June 11, 2021: During the early evening brilliant Evening Star Venus and the crescent moon appear together in the west-northwest after sunset. The pairing is the second closest during this appearance of Venus in the evening sky.
by Jeffrey L. Hunt
Walk outside about 45 minutes after sunset. Look to the west-northwest. A clear view across the sky is needed to see the grouping of Venus and the crescent.
A spot on a hillside or elevated structure is helpful. Take along a binocular to initially see the crescent.
Brilliant Venus is shining through the spectacular hues of sunset. It is about 8° up in the west-northwest. The crescent moon, 2% illuminated, is 2.8° to the lower right of Venus.
Venus and the moon set about 90 minutes after sunset. As the sky darkens, they are lower in the sky.
Photograph the pairing with a tripod-mounted camera. Depending on the sky’s brightness and the camera’s settings, exposures can range from fractions of a second to a few seconds.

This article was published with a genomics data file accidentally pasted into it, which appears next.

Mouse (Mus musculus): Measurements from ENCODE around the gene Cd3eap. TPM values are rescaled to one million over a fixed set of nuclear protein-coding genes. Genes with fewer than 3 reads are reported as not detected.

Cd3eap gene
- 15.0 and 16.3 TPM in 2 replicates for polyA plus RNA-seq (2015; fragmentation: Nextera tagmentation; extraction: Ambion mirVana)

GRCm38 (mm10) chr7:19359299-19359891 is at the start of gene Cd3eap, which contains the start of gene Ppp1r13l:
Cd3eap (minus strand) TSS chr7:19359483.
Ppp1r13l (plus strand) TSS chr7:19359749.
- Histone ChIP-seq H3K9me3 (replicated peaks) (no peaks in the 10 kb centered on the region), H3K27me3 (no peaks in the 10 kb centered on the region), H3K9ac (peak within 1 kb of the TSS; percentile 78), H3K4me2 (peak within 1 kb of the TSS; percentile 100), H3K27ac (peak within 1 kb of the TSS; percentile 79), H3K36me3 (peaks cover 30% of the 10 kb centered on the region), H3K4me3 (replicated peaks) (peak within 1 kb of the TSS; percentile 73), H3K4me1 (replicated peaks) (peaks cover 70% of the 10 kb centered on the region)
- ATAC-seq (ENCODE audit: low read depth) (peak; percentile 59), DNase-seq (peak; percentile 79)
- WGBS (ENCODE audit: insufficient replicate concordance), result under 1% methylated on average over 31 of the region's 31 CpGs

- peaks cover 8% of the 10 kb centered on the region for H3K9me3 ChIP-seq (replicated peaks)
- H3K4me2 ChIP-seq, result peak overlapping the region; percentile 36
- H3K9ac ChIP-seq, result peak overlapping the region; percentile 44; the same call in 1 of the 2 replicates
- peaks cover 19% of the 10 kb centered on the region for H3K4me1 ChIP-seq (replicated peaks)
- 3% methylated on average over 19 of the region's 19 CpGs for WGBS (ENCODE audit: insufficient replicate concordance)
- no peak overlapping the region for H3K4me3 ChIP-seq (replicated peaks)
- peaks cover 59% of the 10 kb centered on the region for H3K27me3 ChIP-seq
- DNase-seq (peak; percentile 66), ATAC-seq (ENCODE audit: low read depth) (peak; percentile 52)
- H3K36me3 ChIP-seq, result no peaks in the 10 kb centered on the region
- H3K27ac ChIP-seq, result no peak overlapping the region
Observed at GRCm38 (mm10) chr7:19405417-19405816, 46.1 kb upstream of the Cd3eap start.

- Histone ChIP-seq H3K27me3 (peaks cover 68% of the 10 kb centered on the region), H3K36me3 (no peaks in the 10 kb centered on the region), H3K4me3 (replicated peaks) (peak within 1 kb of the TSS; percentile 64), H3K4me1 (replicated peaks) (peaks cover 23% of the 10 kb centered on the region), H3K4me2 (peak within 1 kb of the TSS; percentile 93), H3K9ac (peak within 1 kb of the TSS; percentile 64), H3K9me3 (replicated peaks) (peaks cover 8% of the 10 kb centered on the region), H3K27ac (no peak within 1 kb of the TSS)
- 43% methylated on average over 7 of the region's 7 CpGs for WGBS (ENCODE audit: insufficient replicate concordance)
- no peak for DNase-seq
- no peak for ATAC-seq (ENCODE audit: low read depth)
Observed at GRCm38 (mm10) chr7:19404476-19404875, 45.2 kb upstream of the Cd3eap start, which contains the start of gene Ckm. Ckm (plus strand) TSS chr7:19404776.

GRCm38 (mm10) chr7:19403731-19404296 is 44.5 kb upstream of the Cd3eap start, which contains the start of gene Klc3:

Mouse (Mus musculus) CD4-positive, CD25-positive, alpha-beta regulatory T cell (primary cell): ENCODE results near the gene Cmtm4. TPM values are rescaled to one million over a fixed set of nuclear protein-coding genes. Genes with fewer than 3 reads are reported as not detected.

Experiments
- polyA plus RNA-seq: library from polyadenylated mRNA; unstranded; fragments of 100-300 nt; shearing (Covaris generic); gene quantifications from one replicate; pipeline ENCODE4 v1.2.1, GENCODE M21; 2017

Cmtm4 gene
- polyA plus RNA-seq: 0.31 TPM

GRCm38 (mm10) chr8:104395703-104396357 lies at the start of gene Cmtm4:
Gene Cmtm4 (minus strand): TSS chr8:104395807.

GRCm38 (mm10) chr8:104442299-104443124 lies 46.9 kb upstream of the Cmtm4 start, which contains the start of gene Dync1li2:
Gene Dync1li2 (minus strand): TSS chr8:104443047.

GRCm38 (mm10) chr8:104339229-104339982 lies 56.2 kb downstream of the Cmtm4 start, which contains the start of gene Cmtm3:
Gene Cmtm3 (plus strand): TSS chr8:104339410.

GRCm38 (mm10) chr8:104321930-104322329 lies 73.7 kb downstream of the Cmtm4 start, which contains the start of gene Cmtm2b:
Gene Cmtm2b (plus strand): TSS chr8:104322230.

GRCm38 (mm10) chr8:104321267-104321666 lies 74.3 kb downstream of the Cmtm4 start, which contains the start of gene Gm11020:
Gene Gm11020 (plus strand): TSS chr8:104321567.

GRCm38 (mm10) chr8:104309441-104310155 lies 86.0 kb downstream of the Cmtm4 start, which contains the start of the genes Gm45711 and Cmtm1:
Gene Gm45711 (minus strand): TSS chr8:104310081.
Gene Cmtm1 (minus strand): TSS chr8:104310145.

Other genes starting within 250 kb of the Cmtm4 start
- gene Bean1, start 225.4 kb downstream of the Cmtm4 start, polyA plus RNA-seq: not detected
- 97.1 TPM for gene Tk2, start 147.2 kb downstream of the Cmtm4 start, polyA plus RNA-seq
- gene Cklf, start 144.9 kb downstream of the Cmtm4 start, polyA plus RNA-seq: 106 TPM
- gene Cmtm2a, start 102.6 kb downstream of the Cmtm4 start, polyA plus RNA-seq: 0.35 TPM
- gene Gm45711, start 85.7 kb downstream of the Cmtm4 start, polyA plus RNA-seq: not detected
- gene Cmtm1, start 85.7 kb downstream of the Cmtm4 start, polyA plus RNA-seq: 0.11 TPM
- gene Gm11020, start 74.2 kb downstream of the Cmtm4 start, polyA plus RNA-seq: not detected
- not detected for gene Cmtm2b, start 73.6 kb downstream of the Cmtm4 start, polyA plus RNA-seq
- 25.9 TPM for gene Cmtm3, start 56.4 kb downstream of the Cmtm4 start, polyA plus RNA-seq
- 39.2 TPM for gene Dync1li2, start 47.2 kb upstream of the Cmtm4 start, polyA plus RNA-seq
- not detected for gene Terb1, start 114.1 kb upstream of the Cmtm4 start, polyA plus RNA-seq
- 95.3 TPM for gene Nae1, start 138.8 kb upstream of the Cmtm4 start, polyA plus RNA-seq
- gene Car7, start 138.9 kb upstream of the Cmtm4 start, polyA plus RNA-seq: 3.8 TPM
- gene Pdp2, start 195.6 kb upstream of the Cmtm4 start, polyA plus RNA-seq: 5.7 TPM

Next month, the moon is in the region again on July 11 and July 12.
Follow the moon during the next few evenings after its grouping with Venus as it moves higher in the western sky, passing Mars.
Articles and Summaries
- Venus as an Evening Star
- Venus Evening Star (Summary)
- Mars during 2021 (Summary)
- Planets during June 2021
June 21, 2022: How frequently are the five bright planets visible in their order from the sun after sundown? Five the morning planet parade in the eastern sky before sunrise.Keep reading
June 19, 2022: How frequently are the five bright planets in order from the sun to create a morning or evening planet parade. The five planets are in the sky before daybreak.Keep reading